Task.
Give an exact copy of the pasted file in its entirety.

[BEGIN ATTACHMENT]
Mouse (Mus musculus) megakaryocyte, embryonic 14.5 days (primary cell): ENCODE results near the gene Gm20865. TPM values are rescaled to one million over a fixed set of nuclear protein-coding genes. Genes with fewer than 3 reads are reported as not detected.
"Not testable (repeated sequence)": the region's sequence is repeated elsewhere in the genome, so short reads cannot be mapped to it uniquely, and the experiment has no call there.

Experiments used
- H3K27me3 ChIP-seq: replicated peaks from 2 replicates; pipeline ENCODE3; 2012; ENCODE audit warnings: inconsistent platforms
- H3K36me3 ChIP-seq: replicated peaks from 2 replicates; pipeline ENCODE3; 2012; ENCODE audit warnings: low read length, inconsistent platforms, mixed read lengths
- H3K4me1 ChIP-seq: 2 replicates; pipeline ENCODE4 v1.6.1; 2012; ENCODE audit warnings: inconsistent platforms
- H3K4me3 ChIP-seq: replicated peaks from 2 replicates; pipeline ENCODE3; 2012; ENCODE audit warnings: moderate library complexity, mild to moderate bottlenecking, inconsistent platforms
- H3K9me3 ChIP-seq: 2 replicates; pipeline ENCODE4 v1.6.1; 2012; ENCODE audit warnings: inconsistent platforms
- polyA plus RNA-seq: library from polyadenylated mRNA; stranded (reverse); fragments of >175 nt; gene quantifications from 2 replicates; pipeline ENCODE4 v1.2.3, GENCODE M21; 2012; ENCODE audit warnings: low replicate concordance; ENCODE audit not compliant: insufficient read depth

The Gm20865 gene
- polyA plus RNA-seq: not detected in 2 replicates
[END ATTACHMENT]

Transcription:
Mouse (Mus musculus) megakaryocyte, embryonic 14.5 days (primary cell): ENCODE results near the gene Gm20865. TPM values are rescaled to one million over a fixed set of nuclear protein-coding genes. Genes with fewer than 3 reads are reported as not detected.
"Not testable (repeated sequence)": the region's sequence is repeated elsewhere in the genome, so short reads cannot be mapped to it uniquely, and the experiment has no call there.

Experiments used
- H3K27me3 ChIP-seq: replicated peaks from 2 replicates; pipeline ENCODE3; 2012; ENCODE audit warnings: inconsistent platforms
- H3K36me3 ChIP-seq: replicated peaks from 2 replicates; pipeline ENCODE3; 2012; ENCODE audit warnings: low read length, inconsistent platforms, mixed read lengths
- H3K4me1 ChIP-seq: 2 replicates; pipeline ENCODE4 v1.6.1; 2012; ENCODE audit warnings: inconsistent platforms
- H3K4me3 ChIP-seq: replicated peaks from 2 replicates; pipeline ENCODE3; 2012; ENCODE audit warnings: moderate library complexity, mild to moderate bottlenecking, inconsistent platforms
- H3K9me3 ChIP-seq: 2 replicates; pipeline ENCODE4 v1.6.1; 2012; ENCODE audit warnings: inconsistent platforms
- polyA plus RNA-seq: library from polyadenylated mRNA; stranded (reverse); fragments of >175 nt; gene quantifications from 2 replicates; pipeline ENCODE4 v1.2.3, GENCODE M21; 2012; ENCODE audit warnings: low replicate concordance; ENCODE audit not compliant: insufficient read depth

The Gm20865 gene
- polyA plus RNA-seq: not detected in 2 replicates